SiFive Partners with Western Digital to Produce 1 Billion RISC-V Cores

Architecture like Arm and x86 are well established, and initiatives like RISC-V opens source ISA have potential, but market acceptance and commercial success are not guaranteed. But RISC-V just got a big boost, as SiFive announced it raised $50.6 million in a Series C round from existing and new investors, as well as strategic partners such as Huami, SK Telecom and Western Digital. Even more importantly, Sifive and Western Digital signed a multi-year license for the Freedom Platform, with Western Digital pledging to produce 1 billion RISC-V cores. The announcement does not explicitly mention which Freedom platform, but Western Digital statement makes it quite clear they’ll use one of the more powerful (and Linux capable) core: RISC-V delivers a platform for innovation unshackled from the proprietary interface of the past. This freedom allows us to bring compute closer to data to optimize special purpose compute capabilities targeted at Big Data and Fast Data applications. The next generation of applications like Machine …

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How to Run Linux on RISC-V with QEMU Emulator

RISC-V open source architecture is starting to become more and more interesting thanks the growing RISC-V hardware & software ecosystem, and with the recent release of HiFive Unleashed, we even have a board capable of running Linux. The only problem: it costs $999. But luckily, it’s possible to experiment with Linux on RISC-V without extra hardware, just using your current PC. Imperas offers a commercial solution working on both Windows and Linux that relies on busybear-linux RISC-V Linux root filesystem comprised of busybox and dropbear SSH server. The rootfs also works with QEMU, so I tried it in Ubuntu 16.04. The instructions on Github are quite easy to follow. My computer is powered by an AMD FX8350 processor coupled with 16GB RAM, and the whole process took around 2 hours, so better use the fastest computer possible. It also requires around 26 GB of storage on your build machine. First, let’s create a working directory, and retrieve the RISC-V toolchain: …

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RISC-V Keynote at Embedded Linux Conference 2018 (Video)

The Embedded Linux Conference and OpenIoT Summit 2018 have just started, and the Linux Foundation has already uploaded a few keynote videos to YouTube, including the one by Yunsup Lee, Co-Founder and CTO, SiFive, entitled “Designing the Next Billion Chips: How RISC-V is Revolutionizing Hardware”. Yunsup explains the current problem with chip development, and go through the open source RISC-V solutions offered by Sifive. Currently design a chip has a high upfront (NRE = non-recurring engineering) costs, is time-consuming (1.5 to 2 years at least) and silicon vendors normally target high volume production, but now many applications like IoT or machine learning require custom chips that may not be (yet) manufactured in such high volume. The solution is to adapt some idea from open source software to open source hardware in order to lower the costs, enable fast prototyping, and involve the community of designers and software developers. He took Instagram as an example, as it sold for $1 billion …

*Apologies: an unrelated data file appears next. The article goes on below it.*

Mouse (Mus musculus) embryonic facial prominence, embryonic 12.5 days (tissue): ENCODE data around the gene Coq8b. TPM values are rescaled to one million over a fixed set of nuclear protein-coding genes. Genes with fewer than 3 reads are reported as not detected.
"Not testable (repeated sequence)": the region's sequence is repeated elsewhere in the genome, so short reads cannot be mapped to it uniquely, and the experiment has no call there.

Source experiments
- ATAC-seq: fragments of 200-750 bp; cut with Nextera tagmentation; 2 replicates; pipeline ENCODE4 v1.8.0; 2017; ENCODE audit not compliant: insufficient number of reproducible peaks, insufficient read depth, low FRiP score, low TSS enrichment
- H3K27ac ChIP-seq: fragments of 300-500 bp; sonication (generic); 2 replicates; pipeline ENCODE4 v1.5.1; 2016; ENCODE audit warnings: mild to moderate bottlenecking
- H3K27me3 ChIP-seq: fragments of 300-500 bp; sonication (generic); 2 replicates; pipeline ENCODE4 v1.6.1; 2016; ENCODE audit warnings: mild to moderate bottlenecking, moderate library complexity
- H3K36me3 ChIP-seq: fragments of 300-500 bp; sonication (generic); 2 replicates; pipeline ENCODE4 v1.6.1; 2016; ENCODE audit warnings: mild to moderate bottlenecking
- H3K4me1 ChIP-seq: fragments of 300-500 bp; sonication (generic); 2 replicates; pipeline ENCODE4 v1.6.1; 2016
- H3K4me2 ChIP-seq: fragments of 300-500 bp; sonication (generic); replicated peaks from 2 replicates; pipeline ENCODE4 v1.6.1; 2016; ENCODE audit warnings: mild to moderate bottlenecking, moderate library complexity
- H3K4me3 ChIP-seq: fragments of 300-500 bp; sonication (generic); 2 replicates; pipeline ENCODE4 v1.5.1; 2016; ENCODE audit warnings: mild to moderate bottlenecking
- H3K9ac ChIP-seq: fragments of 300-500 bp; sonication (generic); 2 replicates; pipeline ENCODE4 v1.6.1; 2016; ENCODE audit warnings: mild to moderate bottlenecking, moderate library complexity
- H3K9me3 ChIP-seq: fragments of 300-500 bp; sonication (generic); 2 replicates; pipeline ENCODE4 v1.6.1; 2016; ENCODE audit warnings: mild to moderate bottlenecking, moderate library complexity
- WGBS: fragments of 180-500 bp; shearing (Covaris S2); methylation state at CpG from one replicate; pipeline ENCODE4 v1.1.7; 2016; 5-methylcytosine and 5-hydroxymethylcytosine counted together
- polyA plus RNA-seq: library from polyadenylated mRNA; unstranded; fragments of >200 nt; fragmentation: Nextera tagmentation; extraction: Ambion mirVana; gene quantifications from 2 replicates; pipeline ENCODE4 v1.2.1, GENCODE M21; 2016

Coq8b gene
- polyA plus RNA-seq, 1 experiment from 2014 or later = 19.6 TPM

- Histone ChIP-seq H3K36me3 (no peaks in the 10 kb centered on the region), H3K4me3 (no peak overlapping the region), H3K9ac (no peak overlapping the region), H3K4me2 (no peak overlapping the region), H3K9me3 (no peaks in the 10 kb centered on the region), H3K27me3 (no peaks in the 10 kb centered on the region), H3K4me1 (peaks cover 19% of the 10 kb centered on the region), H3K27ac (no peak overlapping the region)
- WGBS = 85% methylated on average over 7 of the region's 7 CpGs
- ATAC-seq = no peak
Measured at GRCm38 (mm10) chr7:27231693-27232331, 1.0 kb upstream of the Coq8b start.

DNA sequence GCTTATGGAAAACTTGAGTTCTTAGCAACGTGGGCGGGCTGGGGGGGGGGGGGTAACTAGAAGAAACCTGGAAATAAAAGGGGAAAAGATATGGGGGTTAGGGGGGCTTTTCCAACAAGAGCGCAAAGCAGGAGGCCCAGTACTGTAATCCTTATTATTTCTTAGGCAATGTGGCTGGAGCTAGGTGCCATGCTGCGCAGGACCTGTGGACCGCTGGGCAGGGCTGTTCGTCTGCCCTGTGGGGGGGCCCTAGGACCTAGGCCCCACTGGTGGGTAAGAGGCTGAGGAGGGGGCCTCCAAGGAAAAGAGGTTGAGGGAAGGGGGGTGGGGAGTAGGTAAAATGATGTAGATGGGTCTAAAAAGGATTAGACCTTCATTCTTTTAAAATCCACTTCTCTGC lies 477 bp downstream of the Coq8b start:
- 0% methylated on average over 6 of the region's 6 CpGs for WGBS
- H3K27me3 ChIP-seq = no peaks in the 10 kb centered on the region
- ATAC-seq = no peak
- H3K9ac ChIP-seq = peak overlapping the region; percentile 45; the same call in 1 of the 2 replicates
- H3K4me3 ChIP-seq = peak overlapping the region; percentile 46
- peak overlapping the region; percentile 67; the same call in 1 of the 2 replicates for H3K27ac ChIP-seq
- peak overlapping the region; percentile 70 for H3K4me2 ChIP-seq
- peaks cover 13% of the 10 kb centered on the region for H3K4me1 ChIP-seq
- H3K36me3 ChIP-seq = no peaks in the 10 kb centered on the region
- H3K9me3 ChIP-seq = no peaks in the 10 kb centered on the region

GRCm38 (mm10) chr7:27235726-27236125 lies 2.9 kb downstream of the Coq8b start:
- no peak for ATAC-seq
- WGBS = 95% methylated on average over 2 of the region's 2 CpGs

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GreenWaves GAP8 is a Low Power RISC-V IoT Processor Optimized for Artificial Intelligence Applications

GreenWaves Technologies, a fabless semiconductor startup based in Grenoble, France, has designed GAP8 IoT application processor based on RISC-V architecture, and optimized for image and audio algorithms including convolutional neural network (CNN) inference with high energy efficiency thanks to an 8-core computational cluster combined with a convolution hardware accelerator. The design is based on RISC-V based Parallel Ultra Low Power (PULP) computing open-source platform. The new processor targets industrial and consumer products integrating artificial intelligence, and advanced classification such as image recognition, counting people and objects, machine health monitoring, home security, speech recognition, consumer robotics, wearables and smart toys. Some of GAP8 processor specifications: 1x extended RISC-V fabric controller core with 16 kB data and 4 kB instruction cache for system control 8x extended RISC-V compute cores with 64 kB shared data memory and 16 kB shared instruction cache 1x Hardware optimized synchronization unit 1x Hardware Convolution Engine (HWCE) Multi channel 1D/2D DMA, specialized multi-channel micro DMA for autonomous peripheral …